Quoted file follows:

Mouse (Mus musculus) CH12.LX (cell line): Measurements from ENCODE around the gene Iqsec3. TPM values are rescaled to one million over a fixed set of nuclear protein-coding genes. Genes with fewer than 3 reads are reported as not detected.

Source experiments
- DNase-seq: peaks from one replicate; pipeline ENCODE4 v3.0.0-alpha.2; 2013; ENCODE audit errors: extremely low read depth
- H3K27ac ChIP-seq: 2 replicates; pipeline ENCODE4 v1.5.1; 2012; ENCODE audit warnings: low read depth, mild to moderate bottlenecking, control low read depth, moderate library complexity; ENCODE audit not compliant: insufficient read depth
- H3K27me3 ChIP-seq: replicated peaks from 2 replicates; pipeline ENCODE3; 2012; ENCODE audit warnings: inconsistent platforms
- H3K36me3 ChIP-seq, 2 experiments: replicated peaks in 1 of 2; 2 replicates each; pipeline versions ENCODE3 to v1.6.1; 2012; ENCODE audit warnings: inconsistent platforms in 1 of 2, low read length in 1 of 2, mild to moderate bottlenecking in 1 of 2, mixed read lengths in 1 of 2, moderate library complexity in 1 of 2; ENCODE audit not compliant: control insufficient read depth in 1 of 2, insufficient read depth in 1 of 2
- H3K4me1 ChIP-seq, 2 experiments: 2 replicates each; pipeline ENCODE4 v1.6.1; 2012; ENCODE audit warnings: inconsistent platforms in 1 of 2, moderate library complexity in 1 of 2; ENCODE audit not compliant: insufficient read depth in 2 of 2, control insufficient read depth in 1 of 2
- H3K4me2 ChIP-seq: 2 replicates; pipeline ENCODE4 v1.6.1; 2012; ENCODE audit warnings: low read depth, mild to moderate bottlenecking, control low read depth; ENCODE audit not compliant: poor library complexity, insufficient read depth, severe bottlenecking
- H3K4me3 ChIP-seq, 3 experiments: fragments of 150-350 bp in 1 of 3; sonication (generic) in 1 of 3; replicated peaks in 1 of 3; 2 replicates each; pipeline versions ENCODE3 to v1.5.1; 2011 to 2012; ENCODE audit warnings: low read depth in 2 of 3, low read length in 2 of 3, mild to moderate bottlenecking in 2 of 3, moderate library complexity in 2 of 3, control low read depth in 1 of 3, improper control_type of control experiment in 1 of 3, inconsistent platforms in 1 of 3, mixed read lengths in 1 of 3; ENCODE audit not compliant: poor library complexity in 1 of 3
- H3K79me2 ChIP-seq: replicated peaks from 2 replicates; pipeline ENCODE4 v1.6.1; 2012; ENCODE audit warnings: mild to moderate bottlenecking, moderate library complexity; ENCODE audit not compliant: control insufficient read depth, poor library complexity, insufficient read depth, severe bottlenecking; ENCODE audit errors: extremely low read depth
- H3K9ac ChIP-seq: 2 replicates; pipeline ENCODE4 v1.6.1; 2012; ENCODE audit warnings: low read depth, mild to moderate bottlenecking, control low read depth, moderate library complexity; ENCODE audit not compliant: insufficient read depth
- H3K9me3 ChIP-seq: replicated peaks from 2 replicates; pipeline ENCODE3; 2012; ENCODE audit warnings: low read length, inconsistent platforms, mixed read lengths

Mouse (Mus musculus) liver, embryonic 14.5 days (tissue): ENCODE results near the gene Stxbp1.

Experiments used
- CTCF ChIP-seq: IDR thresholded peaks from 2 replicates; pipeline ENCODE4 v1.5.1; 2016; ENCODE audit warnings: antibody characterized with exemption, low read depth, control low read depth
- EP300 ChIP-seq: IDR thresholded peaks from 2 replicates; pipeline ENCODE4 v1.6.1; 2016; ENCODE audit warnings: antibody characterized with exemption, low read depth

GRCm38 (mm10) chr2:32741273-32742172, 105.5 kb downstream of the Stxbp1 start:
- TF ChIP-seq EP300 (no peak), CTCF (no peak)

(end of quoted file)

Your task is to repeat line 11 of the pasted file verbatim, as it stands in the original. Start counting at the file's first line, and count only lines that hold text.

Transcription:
- H3K9ac ChIP-seq: 2 replicates; pipeline ENCODE4 v1.6.1; 2012; ENCODE audit warnings: low read depth, mild to moderate bottlenecking, control low read depth, moderate library complexity; ENCODE audit not compliant: insufficient read depth